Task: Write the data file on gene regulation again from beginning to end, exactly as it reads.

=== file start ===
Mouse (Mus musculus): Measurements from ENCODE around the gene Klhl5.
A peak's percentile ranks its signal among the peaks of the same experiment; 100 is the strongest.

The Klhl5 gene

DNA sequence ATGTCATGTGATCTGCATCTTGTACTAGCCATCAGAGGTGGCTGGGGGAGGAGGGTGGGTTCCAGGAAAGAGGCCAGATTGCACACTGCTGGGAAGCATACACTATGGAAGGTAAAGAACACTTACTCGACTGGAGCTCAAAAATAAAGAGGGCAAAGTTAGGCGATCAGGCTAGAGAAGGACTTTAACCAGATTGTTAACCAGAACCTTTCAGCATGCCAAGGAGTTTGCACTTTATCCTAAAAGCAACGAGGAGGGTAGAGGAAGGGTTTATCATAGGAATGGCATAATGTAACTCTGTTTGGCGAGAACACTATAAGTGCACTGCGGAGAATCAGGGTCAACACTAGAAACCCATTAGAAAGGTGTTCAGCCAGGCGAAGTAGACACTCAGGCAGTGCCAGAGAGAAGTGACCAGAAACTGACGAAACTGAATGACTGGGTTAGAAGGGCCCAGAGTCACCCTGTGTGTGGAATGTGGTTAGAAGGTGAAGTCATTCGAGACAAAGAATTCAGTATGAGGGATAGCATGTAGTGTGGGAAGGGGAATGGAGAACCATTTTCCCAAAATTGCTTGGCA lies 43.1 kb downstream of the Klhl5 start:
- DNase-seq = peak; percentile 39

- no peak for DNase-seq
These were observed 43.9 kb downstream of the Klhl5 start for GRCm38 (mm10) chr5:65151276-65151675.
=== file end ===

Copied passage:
Mouse (Mus musculus): Measurements from ENCODE around the gene Klhl5.
A peak's percentile ranks its signal among the peaks of the same experiment; 100 is the strongest.

The Klhl5 gene

DNA sequence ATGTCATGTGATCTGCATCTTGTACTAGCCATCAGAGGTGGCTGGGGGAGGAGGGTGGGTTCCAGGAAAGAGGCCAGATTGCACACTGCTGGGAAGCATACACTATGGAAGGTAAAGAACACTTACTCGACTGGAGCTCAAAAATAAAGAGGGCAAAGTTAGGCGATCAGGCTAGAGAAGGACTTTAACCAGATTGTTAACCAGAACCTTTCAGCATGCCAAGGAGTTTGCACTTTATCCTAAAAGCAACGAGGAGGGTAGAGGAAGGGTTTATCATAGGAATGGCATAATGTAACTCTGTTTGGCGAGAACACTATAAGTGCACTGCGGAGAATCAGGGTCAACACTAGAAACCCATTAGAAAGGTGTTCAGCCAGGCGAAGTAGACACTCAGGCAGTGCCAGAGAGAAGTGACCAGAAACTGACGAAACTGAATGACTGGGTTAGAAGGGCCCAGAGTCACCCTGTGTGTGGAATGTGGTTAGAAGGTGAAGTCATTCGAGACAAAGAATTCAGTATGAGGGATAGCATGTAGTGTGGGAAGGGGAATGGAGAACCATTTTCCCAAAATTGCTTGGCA lies 43.1 kb downstream of the Klhl5 start:
- DNase-seq = peak; percentile 39

- no peak for DNase-seq
These were observed 43.9 kb downstream of the Klhl5 start for GRCm38 (mm10) chr5:65151276-65151675.